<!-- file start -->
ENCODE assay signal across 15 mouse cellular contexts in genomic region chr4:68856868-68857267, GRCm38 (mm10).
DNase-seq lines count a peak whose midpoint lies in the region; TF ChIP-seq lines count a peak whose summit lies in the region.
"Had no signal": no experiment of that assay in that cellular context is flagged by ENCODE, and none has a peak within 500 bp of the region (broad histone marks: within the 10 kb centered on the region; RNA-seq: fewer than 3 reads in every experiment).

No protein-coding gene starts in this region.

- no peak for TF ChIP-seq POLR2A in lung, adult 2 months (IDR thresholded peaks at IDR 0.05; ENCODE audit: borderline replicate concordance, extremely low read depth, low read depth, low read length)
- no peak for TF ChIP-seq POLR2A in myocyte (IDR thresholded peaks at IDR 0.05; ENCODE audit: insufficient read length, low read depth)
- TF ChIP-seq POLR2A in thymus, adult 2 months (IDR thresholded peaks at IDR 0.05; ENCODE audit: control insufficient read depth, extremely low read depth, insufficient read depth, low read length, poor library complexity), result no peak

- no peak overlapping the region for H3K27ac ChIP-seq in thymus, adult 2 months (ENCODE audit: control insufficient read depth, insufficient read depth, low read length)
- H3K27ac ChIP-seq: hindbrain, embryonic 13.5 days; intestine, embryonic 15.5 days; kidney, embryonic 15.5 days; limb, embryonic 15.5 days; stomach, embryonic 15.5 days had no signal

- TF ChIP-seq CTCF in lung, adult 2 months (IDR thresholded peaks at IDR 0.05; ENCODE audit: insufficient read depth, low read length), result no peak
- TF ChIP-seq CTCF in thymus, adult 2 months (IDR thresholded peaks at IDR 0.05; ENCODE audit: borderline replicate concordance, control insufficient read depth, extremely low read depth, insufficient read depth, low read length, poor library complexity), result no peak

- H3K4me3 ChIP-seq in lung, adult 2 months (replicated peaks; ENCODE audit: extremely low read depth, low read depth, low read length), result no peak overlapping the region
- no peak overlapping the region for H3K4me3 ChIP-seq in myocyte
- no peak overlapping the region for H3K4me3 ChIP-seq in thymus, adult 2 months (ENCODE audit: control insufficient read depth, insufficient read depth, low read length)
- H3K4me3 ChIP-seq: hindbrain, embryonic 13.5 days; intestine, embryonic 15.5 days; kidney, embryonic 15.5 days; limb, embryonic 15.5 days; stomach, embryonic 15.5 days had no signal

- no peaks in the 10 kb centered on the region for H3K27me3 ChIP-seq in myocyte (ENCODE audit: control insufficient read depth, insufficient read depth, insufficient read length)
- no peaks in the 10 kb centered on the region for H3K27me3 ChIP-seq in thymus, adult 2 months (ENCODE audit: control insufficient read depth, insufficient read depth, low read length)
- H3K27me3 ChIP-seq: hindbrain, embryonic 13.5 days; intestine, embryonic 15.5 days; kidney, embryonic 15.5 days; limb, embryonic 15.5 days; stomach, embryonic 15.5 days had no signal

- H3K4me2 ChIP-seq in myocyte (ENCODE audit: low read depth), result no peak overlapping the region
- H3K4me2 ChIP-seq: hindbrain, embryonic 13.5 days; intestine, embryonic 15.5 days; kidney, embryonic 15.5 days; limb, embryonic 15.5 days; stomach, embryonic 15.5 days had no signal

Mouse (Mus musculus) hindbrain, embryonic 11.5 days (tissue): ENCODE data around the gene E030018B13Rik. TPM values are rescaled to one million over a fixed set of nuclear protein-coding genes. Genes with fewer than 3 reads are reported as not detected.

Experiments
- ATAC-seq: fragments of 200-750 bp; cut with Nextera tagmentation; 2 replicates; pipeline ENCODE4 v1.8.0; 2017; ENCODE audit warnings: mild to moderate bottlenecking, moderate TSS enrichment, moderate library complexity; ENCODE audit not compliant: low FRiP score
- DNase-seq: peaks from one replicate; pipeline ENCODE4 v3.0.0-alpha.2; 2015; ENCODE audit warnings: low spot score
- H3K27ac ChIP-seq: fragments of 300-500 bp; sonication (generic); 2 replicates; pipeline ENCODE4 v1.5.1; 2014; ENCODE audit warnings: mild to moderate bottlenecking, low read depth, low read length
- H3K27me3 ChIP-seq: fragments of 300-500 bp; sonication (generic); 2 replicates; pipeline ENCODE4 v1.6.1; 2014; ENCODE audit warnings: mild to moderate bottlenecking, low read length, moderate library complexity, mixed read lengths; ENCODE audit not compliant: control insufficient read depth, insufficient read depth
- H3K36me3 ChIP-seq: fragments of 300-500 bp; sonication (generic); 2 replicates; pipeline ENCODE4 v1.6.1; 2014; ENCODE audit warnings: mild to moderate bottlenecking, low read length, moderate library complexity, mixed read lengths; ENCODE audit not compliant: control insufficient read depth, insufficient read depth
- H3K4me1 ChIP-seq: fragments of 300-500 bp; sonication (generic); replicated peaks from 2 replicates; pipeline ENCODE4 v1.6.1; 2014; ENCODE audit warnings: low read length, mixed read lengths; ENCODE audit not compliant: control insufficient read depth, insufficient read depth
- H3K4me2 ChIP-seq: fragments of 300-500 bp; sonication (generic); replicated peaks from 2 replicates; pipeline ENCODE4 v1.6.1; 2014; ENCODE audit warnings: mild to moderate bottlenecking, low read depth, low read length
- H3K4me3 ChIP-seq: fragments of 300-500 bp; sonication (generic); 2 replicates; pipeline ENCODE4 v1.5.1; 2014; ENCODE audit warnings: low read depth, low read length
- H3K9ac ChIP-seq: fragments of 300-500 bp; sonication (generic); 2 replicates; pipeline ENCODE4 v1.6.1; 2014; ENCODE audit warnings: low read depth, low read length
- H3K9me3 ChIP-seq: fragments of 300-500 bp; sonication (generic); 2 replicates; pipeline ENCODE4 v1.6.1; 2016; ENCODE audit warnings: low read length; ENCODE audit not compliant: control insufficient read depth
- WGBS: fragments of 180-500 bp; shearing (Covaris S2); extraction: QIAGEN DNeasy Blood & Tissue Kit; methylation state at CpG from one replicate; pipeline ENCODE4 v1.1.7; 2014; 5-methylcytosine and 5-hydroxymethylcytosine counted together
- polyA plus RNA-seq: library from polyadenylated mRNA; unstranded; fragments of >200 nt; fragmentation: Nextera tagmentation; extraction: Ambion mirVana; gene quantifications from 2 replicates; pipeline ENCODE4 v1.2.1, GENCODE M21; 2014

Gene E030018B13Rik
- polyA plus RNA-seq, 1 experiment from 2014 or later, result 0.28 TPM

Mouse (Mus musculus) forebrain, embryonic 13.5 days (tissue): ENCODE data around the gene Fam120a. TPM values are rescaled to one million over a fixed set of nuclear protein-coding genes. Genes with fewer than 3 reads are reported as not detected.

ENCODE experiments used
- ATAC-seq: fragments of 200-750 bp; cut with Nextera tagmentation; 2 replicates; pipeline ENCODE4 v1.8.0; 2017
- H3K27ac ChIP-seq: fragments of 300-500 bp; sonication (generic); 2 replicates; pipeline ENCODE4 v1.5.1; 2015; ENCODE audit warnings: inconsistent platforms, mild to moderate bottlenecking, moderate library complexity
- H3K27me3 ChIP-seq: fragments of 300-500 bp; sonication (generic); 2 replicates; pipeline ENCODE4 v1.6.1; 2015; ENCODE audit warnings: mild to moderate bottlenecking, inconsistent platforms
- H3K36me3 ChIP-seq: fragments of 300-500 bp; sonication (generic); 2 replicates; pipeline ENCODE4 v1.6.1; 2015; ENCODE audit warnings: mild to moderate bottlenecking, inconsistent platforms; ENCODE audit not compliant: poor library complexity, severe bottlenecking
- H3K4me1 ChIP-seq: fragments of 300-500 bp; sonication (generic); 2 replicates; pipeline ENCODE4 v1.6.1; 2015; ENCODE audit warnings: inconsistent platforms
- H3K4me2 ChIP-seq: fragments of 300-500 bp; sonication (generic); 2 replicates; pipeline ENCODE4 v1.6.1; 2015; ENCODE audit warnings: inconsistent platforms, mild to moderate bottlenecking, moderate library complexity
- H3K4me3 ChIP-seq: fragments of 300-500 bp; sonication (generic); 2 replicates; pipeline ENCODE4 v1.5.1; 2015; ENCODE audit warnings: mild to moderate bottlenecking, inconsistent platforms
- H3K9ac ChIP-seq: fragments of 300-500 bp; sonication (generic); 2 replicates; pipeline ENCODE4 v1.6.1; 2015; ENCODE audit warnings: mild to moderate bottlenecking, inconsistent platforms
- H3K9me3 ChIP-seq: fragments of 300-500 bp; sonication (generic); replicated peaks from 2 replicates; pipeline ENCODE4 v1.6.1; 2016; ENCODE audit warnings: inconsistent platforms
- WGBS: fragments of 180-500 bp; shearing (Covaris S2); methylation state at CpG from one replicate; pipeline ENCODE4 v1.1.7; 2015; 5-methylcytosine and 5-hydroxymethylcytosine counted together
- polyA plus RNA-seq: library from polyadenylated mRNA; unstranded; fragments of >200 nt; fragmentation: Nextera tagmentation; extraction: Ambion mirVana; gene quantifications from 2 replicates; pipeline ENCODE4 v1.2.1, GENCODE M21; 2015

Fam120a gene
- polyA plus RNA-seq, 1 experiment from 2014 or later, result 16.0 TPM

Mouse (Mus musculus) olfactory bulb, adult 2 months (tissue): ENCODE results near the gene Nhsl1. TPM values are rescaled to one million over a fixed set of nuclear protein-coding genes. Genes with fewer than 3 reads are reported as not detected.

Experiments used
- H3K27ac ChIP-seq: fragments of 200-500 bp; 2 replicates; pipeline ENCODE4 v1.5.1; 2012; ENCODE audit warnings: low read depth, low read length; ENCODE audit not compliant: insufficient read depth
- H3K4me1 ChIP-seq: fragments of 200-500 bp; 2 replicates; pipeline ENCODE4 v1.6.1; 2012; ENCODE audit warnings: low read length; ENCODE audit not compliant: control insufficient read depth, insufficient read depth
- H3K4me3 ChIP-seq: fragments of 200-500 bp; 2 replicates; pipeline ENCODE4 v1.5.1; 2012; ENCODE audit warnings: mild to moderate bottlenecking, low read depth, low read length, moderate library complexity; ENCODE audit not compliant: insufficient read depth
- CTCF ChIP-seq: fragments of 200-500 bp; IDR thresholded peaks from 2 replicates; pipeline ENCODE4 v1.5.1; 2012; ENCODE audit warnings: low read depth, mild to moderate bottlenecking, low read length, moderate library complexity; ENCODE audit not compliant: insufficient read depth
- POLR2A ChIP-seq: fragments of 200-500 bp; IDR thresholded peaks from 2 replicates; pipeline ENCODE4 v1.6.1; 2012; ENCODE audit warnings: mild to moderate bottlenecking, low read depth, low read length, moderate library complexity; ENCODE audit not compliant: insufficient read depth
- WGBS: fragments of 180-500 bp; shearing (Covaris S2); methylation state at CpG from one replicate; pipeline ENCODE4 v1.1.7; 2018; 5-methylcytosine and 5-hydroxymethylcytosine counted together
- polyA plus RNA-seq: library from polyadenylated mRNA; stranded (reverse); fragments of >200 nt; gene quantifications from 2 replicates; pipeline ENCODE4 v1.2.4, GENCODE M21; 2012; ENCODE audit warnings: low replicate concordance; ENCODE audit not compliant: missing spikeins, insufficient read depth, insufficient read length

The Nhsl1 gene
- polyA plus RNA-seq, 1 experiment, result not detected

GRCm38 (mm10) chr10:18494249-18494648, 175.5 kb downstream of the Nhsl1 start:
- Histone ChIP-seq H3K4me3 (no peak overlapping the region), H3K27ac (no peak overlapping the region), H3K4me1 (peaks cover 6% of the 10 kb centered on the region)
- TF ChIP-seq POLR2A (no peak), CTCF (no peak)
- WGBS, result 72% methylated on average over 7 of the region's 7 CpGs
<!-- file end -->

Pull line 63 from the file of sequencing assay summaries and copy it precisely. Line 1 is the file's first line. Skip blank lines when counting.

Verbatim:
GRCm38 (mm10) chr10:18494249-18494648, 175.5 kb downstream of the Nhsl1 start: